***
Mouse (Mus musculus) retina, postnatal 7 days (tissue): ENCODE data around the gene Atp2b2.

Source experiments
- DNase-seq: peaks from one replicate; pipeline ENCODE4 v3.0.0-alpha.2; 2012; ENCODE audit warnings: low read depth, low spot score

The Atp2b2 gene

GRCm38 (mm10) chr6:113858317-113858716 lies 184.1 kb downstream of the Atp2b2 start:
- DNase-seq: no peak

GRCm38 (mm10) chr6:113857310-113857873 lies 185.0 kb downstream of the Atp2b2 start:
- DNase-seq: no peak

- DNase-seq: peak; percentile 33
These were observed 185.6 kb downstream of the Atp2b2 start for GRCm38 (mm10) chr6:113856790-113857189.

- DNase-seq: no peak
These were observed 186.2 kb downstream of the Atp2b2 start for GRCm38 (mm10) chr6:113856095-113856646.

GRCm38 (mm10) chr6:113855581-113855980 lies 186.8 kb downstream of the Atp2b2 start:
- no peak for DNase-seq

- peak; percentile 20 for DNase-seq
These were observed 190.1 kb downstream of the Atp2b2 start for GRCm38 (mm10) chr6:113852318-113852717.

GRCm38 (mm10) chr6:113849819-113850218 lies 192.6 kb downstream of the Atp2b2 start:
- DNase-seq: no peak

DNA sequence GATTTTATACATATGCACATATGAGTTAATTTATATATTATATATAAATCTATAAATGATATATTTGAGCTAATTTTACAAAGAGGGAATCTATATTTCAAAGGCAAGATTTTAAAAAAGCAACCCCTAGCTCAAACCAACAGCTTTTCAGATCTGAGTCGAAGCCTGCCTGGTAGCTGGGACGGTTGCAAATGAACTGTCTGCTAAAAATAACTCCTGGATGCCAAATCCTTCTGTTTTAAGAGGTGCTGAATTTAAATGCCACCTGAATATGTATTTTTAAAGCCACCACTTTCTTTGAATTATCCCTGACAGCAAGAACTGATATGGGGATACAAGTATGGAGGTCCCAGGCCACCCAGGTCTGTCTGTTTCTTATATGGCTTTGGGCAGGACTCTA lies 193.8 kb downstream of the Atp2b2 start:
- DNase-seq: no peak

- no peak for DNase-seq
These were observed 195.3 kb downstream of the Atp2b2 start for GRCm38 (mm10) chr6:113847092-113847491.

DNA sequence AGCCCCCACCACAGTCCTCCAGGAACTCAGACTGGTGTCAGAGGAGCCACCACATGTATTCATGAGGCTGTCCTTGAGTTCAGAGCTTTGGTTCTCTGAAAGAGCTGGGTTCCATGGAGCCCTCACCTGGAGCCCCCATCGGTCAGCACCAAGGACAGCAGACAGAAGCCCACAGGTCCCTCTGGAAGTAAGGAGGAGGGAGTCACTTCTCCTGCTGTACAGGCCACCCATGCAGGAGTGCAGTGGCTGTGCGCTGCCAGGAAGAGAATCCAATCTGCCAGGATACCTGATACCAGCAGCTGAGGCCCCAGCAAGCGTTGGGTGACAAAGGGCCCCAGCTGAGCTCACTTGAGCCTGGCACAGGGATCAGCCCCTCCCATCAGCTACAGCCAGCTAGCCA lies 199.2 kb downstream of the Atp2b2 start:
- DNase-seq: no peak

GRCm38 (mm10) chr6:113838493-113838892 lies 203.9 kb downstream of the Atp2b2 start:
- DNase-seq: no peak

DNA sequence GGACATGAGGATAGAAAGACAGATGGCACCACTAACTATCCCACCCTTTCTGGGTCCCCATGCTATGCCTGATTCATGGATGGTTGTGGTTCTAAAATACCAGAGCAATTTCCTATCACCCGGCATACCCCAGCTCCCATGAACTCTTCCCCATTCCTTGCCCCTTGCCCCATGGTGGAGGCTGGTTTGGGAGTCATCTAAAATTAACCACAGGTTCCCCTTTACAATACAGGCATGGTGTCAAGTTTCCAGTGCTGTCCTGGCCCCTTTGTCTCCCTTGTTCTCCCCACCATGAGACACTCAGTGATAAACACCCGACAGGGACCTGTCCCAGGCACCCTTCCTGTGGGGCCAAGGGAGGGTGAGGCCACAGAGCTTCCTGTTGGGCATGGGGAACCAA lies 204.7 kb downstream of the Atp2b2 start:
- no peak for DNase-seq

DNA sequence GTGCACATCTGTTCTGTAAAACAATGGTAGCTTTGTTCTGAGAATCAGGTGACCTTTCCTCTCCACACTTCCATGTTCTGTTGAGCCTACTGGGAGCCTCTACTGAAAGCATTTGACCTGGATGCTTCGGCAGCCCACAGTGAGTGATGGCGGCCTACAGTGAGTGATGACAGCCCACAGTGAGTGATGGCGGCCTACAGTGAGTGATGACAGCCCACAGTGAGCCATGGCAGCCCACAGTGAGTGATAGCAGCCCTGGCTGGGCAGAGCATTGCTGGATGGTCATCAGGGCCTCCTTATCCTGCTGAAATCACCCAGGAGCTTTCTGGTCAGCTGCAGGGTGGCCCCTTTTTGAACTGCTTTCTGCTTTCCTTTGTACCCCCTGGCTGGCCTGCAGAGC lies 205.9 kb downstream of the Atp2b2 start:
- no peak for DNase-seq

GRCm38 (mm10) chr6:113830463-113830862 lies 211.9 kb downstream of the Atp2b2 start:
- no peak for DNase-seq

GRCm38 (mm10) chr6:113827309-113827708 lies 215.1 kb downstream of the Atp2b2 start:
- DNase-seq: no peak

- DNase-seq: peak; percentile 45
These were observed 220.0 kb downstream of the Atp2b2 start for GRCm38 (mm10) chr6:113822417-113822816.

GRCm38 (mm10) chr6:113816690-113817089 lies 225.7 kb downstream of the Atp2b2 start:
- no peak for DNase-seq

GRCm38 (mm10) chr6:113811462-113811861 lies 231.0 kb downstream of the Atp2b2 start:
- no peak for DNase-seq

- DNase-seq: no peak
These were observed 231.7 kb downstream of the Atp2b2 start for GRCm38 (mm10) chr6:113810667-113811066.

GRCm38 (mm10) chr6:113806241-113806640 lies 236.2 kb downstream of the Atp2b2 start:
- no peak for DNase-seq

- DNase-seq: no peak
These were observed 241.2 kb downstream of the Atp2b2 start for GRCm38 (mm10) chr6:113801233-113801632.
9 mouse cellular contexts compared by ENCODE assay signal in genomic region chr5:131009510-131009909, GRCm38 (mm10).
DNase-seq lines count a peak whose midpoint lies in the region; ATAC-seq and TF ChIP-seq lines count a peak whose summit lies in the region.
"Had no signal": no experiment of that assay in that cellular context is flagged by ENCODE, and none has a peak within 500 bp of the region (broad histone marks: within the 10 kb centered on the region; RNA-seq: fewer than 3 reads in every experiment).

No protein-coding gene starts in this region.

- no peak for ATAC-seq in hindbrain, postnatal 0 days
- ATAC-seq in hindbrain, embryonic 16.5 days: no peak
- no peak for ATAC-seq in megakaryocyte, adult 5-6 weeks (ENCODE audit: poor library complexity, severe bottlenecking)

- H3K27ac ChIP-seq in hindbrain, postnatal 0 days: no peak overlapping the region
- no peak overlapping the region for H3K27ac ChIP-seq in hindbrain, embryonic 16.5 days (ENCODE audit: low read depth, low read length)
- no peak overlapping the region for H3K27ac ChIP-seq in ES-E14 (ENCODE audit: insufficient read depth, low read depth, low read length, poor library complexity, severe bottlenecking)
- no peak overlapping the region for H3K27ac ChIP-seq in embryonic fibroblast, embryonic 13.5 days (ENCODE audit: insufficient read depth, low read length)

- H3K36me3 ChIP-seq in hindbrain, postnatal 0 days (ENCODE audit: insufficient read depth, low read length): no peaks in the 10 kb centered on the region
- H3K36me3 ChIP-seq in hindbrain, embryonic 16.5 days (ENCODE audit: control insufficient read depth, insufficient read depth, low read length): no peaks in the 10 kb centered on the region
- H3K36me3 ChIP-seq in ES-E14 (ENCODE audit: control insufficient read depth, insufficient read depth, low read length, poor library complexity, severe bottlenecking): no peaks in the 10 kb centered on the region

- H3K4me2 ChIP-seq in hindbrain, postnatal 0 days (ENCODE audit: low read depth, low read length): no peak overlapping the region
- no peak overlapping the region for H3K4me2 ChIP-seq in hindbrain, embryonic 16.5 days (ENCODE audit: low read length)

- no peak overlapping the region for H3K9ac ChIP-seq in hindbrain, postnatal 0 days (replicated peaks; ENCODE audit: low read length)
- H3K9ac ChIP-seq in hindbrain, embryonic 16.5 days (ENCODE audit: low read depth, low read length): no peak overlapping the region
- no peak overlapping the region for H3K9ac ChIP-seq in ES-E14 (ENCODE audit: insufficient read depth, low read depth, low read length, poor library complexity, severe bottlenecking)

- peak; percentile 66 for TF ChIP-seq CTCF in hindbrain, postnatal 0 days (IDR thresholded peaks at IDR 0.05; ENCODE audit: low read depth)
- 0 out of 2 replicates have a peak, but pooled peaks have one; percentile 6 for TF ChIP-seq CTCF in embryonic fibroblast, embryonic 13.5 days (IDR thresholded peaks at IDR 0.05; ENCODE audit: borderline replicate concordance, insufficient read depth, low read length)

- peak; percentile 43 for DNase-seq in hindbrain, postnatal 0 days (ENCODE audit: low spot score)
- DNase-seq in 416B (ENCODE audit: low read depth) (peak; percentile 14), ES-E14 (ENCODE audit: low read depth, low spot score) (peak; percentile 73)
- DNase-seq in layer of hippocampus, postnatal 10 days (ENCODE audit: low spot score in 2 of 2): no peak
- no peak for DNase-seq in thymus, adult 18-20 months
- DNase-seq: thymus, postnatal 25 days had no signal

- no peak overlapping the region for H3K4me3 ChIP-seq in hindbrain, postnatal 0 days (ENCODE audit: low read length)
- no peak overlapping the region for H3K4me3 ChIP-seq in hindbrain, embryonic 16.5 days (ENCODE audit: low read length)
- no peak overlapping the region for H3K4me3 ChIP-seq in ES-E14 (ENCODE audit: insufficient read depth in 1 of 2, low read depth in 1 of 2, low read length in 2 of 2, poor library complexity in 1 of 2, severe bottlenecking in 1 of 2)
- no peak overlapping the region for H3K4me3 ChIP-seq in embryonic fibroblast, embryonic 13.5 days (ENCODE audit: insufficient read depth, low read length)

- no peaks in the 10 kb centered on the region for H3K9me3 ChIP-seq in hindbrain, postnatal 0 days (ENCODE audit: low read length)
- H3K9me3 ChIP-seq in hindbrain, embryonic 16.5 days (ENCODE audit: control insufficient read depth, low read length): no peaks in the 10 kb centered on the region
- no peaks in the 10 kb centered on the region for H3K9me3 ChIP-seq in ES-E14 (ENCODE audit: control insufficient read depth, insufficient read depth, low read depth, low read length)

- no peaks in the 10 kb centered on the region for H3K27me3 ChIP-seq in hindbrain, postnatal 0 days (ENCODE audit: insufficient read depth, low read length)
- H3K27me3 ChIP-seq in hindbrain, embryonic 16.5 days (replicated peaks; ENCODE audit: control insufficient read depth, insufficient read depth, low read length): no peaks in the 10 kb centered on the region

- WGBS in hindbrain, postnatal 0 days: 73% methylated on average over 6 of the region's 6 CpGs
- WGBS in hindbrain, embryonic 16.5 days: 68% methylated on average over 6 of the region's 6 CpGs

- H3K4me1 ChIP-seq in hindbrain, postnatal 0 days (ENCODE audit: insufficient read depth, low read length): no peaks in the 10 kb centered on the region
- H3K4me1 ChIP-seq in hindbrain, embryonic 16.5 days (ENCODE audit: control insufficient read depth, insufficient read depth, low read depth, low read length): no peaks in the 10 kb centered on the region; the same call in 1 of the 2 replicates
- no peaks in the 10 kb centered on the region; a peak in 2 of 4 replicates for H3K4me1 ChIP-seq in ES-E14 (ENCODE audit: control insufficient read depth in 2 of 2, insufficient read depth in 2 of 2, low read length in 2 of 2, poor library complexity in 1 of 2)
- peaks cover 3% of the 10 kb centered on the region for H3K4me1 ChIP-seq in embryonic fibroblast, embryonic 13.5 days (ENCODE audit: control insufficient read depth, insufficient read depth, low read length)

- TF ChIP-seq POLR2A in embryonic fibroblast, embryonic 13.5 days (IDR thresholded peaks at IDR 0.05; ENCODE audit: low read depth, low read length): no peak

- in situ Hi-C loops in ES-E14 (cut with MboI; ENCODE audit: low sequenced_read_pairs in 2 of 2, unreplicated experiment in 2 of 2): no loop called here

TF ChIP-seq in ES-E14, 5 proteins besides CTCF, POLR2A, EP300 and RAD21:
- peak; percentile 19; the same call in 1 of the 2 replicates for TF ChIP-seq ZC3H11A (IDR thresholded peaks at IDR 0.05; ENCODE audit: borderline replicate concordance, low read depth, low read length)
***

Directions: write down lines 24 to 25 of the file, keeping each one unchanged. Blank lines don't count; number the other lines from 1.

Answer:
- DNase-seq: no peak

GRCm38 (mm10) chr6:113838493-113838892 lies 203.9 kb downstream of the Atp2b2 start: